Michael Epstein thinks the Three Ponds Business Park he and his partners bought June 30 for $7.2 million in Columbia was a steal. Richard Alter, president of Manekin Corp., which owns competing buildings in the same corporate campus, is afraid Mr. Epstein is right.
"We're buying buildings for about 40 percent of their [construction] costs, said Mr. Epstein, a partner in BECO Management of Herndon, Va. "That lets us make a return on our investment at much lower rents than people who have to pay back loans based on construction costs."
Deals such as Mr. Epstein's are unusual for now, but they won't be for long. Banks and other lenders -- insurance companies, for example -- own about 10 percent of the office space in metropolitan Baltimore. They have sold only a small chunk of what they own. BECO bought Three Ponds from MNC Financial Inc., which has plenty of repossessed buildings in its portfolio.
But when the lenders sell, properties such as Three Ponds are getting dumped at a fraction of what they cost to build.
No one building is going to shake up the whole market, no matter how cheaply its lender sells it. But put them all together, sell them all for 40 cents on the dollar, and you have the commercial real estate business' latest gorilla-sized headache.
The question: Is this gorilla a harmless stuffed toy, or the 'N 600-pound variety that throws around anyone in its way?
"I'm not happy about it," Mr. Alter said. "I can't give you a definitive answer. It doesn't do me any good."
"What you're looking at is sort of the domino effect," said Tom Burns, a broker for the Carey Winston Co. in Laurel. "We'll see additional buildings going back to the banks [because of tougher competition from resold buildings]. It's going to allow the new owners to do leases substantially below what competitors need to cover the payments on their debt. They're going to have to renegotiate their loans or they're going to lose tenants."
That's the disaster scenario, and it doesn't come entirely out of left field. New building owners like Mr. Epstein and Ray Turchi, a partner in the group that bought the downtown Redwood Tower from a California bank last month, say candidly that they plan to play their price advantage so hard that competitors can't keep up.
"All we're doing is passing along our savings to the tenant," Mr. Epstein said. "If [competitors] come down to our price, it's a question of how much they're going to lose and and whether they'll continue to own the building."
That can cause problems in two ways, the worriers say. Obviously, a developer who has to cover a $4 million mortgage can offer tenants terms that a competitor down the street with a $10 million mortgage can't. The low-cost owner may even be able to steal tenants when their leases expire, or buy out the remainder of their leases at other buildings, taking income away from so-far-solvent developers.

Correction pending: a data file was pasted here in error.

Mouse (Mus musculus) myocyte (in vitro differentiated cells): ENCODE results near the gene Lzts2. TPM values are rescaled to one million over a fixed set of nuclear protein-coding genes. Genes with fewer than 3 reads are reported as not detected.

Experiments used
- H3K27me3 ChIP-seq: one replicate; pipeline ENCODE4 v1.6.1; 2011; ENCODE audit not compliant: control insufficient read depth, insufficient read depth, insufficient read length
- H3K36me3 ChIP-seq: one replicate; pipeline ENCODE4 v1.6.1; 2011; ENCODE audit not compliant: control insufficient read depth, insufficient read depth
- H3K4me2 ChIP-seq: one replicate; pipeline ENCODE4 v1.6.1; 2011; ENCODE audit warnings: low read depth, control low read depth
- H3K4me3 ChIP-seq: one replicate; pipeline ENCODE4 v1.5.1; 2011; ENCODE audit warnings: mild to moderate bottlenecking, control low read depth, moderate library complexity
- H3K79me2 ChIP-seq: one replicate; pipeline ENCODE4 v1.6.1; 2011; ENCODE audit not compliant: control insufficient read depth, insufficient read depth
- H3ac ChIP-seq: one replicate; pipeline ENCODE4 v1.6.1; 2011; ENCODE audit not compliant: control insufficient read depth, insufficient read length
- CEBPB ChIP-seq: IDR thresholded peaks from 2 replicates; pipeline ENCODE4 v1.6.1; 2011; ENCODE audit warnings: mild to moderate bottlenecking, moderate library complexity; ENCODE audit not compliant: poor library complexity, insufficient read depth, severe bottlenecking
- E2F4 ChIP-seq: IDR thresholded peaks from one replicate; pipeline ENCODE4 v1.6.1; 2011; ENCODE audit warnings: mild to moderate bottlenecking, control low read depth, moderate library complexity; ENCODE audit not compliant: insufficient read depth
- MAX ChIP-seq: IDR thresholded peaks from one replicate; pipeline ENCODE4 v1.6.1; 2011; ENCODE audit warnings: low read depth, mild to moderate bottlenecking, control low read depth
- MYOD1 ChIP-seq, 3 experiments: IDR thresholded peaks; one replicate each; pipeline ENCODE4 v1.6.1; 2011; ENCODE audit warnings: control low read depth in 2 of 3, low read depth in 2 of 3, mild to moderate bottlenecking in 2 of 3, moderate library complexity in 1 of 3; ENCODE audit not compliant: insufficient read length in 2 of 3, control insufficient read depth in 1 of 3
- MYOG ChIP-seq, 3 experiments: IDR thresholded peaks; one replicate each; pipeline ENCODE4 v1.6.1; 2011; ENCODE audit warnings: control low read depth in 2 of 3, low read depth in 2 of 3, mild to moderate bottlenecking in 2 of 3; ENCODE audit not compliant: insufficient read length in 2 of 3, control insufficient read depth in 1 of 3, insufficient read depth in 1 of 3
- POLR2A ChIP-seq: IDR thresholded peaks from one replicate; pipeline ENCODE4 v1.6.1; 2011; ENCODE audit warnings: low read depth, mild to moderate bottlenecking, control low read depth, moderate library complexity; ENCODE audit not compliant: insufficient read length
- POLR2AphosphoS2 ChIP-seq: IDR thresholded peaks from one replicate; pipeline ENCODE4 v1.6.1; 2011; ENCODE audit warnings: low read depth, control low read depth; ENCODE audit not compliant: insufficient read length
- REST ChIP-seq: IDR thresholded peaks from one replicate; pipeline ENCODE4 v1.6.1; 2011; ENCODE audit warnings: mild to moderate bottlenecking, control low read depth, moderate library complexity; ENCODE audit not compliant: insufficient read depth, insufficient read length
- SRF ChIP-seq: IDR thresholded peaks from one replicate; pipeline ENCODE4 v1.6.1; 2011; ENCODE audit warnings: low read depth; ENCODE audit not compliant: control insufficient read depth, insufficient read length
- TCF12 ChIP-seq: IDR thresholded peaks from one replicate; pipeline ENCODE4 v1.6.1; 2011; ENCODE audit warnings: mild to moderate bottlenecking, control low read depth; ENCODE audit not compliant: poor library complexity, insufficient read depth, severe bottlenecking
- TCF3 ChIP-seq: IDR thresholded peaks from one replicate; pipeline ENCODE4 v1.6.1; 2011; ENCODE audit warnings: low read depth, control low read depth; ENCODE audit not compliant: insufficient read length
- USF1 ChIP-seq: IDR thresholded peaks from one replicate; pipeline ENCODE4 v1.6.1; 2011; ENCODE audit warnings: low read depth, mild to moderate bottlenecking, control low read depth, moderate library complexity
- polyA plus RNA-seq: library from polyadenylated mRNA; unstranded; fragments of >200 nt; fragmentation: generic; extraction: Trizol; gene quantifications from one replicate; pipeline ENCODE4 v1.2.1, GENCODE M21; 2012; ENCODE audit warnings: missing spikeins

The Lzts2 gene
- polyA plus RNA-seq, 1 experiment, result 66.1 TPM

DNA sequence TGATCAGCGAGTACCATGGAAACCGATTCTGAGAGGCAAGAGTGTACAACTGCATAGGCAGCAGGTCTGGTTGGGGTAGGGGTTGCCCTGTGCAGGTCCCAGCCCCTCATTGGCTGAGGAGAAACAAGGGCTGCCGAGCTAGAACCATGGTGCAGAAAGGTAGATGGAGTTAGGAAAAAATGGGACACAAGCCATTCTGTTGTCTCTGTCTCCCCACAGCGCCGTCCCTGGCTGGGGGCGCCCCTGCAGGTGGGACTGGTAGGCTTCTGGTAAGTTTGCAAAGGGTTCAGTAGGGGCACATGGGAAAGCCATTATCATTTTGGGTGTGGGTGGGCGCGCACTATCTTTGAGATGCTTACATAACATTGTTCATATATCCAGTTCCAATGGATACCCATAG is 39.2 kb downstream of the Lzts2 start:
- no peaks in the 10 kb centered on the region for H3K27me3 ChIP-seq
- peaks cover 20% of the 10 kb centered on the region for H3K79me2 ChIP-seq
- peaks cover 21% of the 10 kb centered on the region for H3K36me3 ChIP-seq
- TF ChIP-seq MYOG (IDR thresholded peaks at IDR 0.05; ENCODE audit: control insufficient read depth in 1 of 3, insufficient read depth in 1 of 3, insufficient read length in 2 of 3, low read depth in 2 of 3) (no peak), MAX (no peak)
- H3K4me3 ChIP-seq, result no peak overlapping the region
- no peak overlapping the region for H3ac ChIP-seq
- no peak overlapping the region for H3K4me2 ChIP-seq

The subtler, but possibly more serious, problem is that many office buildings are financed with "bullet loans." Those loans run for five or seven years and then have to be replaced by new loans when they come due.
But one thing lenders look at in making loans is the recent sales prices of comparable buildings nearby. If those are trading for 40 cents on the dollar, banks may not be willing to refinance developers' whole mortgages.
Mr. Epstein proposes a scenario that runs like this: A solvent developer who has a $20 million mortgage might see a bank sell a repossessed building down the street to an organization such as BECO for $12 million. Then the solvent developer's bank might tell him, "Hey, the building down the road went for $12 million; we can only refinance you for $10 million. After this recession, that's all your building is worth."
That way, even developers who have survived this far in the recession could get squeezed anew, unless they have a spare $10 million lying around. Or so the scenario goes. But banks have resold so few properties -- and started selling so recently -- that no one knows how the trend will affect the owners of nearby buildings who have thus far managed to keep their heads above water.
"The neighbor, when his loan is due and he has an appraisal, the banks are going to use the most recent comps," said Mr. Burns, using real estate slang for sales of comparable properties. "Projects that were joint ventures with large institutions will be OK. It's the smaller owners who are going to have problems."
But many people in the business don't buy the doomsday scenario. Their argument boils down to this: No matter how the last few years made them look, bankers aren't fools.
"People's lenders are aware of the market," said Andrew J. A. Chriss, a vice president and broker in Manekin Corp.'s downtown office. He said banks will work with solvent developers, letting them cut prices to compete with the recycled buildings and making the best of a bad situation rather than force a second wave of office-building foreclosures.